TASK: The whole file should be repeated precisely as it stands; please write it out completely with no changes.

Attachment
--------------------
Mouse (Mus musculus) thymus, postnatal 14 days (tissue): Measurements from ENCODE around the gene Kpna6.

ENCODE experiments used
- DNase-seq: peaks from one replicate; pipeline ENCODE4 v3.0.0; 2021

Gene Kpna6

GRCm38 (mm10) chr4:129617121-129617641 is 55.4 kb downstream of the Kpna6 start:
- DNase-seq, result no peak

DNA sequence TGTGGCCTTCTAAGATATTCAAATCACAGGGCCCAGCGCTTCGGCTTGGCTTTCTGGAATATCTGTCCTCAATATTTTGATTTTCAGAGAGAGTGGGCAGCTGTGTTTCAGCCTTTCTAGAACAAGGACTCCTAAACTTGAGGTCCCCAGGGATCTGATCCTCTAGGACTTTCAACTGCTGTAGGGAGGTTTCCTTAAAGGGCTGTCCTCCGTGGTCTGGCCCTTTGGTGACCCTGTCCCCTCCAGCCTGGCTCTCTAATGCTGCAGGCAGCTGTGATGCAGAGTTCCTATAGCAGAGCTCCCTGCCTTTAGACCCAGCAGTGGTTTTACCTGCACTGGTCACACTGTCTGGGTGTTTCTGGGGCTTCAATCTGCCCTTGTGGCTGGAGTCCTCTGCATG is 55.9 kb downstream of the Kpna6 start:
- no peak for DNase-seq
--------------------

Mouse (Mus musculus) thymus, postnatal 14 days (tissue): Measurements from ENCODE around the gene Kpna6.

ENCODE experiments used
- DNase-seq: peaks from one replicate; pipeline ENCODE4 v3.0.0; 2021

Gene Kpna6

GRCm38 (mm10) chr4:129617121-129617641 is 55.4 kb downstream of the Kpna6 start:
- DNase-seq, result no peak

DNA sequence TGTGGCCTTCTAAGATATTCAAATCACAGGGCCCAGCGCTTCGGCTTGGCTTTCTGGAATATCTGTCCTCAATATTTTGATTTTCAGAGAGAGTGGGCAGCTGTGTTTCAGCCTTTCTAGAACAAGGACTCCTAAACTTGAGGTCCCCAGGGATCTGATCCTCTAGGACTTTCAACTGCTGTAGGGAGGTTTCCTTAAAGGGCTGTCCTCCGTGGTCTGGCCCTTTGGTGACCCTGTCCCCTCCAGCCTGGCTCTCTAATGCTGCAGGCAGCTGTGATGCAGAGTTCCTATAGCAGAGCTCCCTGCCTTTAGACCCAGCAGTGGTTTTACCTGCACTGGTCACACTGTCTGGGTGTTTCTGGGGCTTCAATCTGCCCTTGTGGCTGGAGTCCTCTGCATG is 55.9 kb downstream of the Kpna6 start:
- no peak for DNase-seq